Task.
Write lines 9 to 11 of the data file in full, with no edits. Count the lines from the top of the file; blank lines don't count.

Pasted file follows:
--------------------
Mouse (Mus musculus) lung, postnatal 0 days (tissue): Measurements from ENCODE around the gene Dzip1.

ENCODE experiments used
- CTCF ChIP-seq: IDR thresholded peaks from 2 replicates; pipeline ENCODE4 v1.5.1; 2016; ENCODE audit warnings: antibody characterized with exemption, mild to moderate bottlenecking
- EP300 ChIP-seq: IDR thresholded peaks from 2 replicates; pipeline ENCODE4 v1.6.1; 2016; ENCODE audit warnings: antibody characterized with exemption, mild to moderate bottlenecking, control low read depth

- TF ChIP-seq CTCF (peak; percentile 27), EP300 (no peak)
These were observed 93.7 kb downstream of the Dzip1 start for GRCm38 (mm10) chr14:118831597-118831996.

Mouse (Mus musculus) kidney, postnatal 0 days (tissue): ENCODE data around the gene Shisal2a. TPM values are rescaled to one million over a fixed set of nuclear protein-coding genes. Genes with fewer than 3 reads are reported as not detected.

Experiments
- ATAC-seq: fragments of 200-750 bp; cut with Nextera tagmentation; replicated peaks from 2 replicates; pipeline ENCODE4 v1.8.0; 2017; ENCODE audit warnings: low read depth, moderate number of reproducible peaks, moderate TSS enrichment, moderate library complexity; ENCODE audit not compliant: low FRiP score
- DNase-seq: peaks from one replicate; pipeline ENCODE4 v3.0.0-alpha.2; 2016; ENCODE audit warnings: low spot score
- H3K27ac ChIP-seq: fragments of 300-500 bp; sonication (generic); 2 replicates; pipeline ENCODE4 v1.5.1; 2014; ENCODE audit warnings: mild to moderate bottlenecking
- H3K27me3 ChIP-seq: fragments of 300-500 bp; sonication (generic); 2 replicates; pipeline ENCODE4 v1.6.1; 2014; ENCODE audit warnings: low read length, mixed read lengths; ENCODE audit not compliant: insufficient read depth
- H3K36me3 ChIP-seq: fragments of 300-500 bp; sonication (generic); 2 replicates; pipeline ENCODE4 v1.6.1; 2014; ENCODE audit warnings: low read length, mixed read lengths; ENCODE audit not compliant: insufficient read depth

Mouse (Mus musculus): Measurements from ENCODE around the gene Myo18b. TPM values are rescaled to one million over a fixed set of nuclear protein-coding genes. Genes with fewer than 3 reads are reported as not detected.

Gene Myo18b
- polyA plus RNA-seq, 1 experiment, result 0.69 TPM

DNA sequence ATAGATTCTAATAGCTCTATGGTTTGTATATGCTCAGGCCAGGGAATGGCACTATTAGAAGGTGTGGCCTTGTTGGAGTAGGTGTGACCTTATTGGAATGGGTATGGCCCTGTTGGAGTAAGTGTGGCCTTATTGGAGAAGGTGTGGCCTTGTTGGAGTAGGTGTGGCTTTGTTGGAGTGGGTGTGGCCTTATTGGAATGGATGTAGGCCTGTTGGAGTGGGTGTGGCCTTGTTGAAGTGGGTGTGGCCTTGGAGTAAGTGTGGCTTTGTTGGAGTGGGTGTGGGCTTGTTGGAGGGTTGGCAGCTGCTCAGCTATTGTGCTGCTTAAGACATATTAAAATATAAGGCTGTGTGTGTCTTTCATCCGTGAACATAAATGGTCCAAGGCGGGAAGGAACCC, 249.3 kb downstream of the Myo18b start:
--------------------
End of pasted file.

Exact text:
- ATAC-seq: fragments of 200-750 bp; cut with Nextera tagmentation; replicated peaks from 2 replicates; pipeline ENCODE4 v1.8.0; 2017; ENCODE audit warnings: low read depth, moderate number of reproducible peaks, moderate TSS enrichment, moderate library complexity; ENCODE audit not compliant: low FRiP score
- DNase-seq: peaks from one replicate; pipeline ENCODE4 v3.0.0-alpha.2; 2016; ENCODE audit warnings: low spot score
- H3K27ac ChIP-seq: fragments of 300-500 bp; sonication (generic); 2 replicates; pipeline ENCODE4 v1.5.1; 2014; ENCODE audit warnings: mild to moderate bottlenecking